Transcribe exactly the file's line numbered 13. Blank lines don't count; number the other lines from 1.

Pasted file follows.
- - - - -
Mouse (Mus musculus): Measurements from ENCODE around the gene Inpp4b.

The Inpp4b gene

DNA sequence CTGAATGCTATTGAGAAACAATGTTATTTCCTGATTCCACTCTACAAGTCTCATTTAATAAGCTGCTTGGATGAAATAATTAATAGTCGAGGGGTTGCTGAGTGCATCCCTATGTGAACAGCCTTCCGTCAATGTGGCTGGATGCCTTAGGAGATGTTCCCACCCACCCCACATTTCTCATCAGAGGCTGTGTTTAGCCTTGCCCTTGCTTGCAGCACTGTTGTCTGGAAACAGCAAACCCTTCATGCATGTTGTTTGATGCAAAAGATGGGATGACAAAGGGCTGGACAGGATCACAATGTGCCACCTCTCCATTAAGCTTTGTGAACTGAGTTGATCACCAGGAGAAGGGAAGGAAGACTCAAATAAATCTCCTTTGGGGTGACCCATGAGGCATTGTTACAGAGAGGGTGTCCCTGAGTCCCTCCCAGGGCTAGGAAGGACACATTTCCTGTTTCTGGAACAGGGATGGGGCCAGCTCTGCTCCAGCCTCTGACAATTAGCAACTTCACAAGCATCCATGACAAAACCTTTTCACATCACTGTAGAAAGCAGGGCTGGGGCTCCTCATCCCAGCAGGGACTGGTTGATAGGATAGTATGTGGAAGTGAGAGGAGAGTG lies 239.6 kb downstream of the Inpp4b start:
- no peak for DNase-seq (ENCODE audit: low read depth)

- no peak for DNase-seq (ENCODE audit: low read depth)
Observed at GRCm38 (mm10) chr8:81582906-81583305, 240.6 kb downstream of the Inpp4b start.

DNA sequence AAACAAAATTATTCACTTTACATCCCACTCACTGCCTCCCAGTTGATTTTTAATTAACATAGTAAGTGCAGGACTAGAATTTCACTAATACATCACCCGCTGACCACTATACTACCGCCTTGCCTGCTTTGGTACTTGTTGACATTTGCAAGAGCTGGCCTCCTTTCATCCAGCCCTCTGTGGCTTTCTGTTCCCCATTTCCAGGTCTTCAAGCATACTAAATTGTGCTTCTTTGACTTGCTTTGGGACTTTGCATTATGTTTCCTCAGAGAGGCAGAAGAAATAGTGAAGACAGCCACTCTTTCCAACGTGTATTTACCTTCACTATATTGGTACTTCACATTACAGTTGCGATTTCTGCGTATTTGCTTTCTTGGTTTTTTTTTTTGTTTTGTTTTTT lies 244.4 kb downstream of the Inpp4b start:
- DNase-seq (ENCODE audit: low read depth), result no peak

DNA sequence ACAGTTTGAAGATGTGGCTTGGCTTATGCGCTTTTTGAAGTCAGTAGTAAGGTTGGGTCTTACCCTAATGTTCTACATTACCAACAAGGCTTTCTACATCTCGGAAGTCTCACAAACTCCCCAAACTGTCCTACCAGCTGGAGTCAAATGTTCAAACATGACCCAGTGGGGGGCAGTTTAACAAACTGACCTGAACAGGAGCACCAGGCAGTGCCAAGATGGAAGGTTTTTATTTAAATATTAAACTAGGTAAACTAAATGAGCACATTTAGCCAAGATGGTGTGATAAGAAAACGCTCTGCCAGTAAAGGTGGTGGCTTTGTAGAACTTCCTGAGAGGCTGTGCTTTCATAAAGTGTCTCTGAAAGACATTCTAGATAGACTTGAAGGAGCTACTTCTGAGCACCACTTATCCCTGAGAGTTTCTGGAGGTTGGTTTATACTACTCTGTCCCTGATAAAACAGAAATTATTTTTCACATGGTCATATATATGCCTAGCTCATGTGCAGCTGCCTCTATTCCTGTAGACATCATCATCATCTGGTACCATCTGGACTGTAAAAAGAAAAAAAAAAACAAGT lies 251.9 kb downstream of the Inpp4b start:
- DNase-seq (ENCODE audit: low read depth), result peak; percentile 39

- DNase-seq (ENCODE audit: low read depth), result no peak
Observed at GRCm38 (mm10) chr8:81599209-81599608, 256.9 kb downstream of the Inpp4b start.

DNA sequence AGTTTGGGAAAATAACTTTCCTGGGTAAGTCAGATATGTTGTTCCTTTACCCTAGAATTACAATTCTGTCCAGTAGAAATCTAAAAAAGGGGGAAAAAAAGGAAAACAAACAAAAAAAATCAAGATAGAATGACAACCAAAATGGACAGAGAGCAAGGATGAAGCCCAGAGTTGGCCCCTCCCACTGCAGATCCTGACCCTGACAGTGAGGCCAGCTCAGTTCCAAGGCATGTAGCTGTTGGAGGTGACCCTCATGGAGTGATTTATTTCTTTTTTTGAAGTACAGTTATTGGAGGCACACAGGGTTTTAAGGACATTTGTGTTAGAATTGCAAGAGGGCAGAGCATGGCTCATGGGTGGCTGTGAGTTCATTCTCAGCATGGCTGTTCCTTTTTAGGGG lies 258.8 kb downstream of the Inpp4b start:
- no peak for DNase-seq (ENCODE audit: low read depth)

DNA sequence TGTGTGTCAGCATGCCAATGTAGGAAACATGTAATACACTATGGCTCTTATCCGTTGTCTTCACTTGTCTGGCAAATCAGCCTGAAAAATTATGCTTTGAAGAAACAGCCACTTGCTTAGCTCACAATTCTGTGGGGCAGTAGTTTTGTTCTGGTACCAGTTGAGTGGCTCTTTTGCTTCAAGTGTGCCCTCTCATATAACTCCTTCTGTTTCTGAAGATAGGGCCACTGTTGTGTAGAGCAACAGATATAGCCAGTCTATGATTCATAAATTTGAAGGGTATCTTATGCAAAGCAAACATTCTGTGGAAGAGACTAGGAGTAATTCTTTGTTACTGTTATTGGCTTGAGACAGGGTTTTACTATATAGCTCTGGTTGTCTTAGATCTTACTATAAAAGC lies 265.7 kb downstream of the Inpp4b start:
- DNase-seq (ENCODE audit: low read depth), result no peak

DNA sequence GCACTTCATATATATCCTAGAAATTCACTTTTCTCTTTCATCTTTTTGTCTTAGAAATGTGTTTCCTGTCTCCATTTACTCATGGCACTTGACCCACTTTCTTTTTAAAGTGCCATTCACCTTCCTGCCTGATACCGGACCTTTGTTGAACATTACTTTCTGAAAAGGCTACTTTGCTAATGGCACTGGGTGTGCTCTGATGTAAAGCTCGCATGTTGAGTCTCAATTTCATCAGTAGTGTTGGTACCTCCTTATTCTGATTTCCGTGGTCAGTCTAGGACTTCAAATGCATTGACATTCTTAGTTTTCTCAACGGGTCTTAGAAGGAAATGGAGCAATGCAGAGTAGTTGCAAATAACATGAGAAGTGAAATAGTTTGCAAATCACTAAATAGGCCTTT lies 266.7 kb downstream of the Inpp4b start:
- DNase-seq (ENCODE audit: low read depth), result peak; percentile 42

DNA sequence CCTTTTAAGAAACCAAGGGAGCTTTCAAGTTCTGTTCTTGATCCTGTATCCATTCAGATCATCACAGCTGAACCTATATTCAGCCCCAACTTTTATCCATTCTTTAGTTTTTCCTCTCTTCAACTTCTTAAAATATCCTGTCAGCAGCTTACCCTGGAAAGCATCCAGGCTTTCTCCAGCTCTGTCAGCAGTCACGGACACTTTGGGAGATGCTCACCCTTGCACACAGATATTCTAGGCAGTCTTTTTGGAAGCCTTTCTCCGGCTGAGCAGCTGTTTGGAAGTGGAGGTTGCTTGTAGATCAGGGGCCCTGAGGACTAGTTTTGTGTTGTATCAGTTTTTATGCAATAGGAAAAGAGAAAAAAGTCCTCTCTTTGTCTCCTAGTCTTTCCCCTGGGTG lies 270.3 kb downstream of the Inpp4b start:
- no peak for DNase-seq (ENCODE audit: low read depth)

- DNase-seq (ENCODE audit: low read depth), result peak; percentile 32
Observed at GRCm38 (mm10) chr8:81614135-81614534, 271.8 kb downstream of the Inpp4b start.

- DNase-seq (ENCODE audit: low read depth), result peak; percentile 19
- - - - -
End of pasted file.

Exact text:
DNA sequence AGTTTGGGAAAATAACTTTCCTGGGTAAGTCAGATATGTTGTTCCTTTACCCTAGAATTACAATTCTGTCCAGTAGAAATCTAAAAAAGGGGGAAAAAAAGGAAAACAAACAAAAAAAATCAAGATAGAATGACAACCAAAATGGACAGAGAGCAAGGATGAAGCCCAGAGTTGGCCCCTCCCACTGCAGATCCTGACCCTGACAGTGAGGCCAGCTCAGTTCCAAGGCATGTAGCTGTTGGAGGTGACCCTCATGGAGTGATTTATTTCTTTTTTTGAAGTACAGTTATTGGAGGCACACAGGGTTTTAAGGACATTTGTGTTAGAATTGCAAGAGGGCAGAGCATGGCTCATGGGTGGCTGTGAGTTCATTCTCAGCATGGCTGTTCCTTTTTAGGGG lies 258.8 kb downstream of the Inpp4b start: